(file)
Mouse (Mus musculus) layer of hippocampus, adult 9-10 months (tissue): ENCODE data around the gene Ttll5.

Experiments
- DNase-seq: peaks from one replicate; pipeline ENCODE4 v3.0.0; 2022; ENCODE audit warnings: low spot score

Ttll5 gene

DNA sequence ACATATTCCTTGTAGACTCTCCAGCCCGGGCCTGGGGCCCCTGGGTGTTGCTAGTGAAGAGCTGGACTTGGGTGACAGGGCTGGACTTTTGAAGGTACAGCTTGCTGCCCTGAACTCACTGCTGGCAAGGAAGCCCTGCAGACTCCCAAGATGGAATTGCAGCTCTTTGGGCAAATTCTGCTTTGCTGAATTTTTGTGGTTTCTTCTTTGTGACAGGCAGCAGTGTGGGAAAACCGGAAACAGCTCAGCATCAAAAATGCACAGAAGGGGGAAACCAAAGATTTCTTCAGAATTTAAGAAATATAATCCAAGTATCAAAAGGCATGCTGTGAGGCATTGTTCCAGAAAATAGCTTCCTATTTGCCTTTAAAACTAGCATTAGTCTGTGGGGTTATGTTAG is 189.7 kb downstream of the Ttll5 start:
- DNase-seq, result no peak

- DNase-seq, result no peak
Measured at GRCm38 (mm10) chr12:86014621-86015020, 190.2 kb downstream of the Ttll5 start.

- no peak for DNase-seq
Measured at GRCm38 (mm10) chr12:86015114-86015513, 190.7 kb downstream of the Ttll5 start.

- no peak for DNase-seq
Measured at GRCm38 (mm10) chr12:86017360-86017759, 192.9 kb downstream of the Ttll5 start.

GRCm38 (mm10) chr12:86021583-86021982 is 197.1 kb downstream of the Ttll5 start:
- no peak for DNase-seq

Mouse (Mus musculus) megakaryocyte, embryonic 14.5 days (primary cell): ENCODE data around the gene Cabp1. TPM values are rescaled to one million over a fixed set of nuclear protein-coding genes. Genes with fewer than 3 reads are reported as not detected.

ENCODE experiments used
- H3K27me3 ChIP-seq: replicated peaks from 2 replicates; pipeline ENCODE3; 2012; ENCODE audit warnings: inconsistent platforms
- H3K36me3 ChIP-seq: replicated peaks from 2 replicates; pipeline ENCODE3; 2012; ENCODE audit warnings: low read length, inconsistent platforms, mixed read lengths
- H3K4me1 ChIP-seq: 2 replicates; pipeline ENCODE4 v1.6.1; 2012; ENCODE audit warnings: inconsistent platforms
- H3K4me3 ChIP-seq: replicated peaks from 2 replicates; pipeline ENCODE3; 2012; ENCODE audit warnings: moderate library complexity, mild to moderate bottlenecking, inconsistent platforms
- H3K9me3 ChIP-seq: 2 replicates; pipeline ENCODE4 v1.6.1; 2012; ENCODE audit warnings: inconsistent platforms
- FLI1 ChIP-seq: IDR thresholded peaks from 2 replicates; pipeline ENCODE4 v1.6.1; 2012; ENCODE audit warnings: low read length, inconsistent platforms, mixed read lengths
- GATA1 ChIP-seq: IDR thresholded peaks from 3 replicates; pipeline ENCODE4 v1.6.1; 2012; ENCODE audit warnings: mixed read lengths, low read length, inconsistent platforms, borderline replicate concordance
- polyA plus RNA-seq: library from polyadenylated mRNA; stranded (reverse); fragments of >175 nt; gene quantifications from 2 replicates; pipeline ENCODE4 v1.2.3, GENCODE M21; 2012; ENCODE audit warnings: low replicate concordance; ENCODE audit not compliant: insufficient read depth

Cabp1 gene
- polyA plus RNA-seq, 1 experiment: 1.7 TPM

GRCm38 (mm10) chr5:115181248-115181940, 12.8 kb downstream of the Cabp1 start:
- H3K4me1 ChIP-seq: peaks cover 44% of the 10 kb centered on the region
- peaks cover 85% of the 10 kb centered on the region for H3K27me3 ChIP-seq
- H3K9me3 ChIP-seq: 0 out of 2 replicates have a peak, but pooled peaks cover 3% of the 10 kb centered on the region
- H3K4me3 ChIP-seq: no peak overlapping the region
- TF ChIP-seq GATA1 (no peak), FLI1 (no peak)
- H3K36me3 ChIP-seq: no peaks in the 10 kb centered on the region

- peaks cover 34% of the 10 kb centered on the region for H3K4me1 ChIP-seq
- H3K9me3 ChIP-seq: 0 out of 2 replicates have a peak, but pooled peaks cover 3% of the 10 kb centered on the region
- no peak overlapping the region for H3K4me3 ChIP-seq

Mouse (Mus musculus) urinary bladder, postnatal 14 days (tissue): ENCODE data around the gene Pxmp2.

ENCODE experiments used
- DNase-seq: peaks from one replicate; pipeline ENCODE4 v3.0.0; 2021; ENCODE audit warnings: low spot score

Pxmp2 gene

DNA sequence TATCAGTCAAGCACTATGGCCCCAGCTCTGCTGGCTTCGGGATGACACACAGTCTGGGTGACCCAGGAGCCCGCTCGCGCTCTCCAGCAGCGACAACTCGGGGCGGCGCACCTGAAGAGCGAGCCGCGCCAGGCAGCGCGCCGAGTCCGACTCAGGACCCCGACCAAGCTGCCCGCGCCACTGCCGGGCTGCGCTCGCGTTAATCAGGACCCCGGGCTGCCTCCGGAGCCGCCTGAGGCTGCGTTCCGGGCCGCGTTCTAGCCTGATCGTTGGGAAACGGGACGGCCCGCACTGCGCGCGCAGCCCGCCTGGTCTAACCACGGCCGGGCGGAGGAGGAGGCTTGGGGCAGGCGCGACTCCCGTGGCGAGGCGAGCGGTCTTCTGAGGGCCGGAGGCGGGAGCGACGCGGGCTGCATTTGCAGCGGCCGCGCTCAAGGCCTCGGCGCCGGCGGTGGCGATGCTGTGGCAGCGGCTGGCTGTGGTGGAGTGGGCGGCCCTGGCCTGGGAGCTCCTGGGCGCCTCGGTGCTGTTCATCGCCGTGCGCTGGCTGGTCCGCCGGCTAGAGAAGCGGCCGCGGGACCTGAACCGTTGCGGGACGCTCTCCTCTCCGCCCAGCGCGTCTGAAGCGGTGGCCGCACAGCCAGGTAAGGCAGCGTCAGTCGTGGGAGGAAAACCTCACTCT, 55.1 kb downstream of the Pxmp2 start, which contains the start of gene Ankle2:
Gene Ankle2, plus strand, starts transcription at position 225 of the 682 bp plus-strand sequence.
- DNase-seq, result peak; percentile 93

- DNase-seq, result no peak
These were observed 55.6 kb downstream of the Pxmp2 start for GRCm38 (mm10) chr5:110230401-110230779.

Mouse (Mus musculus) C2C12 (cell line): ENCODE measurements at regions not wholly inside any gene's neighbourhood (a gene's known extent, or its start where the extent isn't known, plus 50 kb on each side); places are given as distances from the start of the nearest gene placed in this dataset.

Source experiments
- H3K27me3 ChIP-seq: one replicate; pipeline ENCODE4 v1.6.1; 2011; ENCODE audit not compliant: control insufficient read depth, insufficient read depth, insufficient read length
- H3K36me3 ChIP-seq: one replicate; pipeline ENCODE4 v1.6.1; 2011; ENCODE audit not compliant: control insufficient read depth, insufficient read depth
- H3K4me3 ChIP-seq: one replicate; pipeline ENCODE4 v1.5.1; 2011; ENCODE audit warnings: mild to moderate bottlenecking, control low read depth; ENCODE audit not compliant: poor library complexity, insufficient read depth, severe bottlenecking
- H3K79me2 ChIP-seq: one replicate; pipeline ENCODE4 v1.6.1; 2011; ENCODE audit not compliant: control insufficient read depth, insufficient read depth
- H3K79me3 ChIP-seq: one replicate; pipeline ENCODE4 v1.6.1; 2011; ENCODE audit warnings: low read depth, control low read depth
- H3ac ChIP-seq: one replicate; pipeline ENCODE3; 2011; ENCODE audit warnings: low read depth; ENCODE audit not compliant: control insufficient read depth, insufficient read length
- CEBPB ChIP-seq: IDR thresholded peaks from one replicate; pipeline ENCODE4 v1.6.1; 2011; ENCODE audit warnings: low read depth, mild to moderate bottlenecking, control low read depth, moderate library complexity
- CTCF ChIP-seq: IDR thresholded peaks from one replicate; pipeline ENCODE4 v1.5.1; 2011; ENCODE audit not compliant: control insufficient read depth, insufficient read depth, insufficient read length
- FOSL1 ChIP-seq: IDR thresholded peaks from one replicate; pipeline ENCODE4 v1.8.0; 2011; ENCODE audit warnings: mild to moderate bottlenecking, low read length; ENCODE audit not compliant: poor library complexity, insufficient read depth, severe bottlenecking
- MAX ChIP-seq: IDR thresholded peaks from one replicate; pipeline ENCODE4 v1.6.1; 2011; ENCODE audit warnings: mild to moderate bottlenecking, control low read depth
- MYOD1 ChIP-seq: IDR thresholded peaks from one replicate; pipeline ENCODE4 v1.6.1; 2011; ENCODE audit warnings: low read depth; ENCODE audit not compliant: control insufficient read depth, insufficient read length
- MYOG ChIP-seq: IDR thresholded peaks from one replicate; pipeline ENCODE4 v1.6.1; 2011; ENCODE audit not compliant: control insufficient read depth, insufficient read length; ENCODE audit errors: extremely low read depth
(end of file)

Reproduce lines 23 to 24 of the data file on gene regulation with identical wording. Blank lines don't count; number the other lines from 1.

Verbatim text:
- GATA1 ChIP-seq: IDR thresholded peaks from 3 replicates; pipeline ENCODE4 v1.6.1; 2012; ENCODE audit warnings: mixed read lengths, low read length, inconsistent platforms, borderline replicate concordance
- polyA plus RNA-seq: library from polyadenylated mRNA; stranded (reverse); fragments of >175 nt; gene quantifications from 2 replicates; pipeline ENCODE4 v1.2.3, GENCODE M21; 2012; ENCODE audit warnings: low replicate concordance; ENCODE audit not compliant: insufficient read depth